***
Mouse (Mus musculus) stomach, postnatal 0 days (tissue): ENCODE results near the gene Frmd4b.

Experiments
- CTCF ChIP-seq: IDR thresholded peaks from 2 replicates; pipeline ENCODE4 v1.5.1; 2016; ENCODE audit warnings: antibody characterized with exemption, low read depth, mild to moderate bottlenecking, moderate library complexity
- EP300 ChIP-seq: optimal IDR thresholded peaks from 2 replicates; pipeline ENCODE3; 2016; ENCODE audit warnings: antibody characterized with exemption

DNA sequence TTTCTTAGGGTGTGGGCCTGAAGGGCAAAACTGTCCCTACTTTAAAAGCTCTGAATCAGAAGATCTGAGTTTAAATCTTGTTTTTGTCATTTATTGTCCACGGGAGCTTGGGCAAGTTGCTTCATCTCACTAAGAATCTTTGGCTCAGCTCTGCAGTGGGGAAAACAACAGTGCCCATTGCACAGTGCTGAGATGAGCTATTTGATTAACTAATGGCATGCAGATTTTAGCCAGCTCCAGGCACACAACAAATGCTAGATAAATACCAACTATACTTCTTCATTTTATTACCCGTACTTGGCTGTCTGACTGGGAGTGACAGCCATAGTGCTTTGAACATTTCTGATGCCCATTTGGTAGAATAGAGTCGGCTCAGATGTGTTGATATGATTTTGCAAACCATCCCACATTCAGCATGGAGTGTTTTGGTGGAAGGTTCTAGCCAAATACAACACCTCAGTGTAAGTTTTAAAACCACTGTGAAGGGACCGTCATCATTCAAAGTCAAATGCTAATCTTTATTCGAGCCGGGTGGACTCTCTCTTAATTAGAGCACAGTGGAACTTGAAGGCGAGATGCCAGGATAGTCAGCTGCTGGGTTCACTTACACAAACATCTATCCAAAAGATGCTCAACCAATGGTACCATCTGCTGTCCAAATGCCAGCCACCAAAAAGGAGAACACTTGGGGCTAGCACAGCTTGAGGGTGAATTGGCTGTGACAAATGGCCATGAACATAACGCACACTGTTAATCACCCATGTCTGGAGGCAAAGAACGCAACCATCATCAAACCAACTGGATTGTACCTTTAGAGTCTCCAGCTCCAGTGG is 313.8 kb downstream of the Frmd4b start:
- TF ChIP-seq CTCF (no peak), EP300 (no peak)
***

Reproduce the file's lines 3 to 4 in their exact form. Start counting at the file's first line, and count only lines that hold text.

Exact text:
- CTCF ChIP-seq: IDR thresholded peaks from 2 replicates; pipeline ENCODE4 v1.5.1; 2016; ENCODE audit warnings: antibody characterized with exemption, low read depth, mild to moderate bottlenecking, moderate library complexity
- EP300 ChIP-seq: optimal IDR thresholded peaks from 2 replicates; pipeline ENCODE3; 2016; ENCODE audit warnings: antibody characterized with exemption